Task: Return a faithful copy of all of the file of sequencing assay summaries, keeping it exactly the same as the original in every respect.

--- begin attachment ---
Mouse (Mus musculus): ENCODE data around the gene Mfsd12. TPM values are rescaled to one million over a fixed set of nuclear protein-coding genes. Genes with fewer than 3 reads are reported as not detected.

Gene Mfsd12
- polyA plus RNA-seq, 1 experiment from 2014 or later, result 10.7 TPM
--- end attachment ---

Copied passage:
Mouse (Mus musculus): ENCODE data around the gene Mfsd12. TPM values are rescaled to one million over a fixed set of nuclear protein-coding genes. Genes with fewer than 3 reads are reported as not detected.

Gene Mfsd12
- polyA plus RNA-seq, 1 experiment from 2014 or later, result 10.7 TPM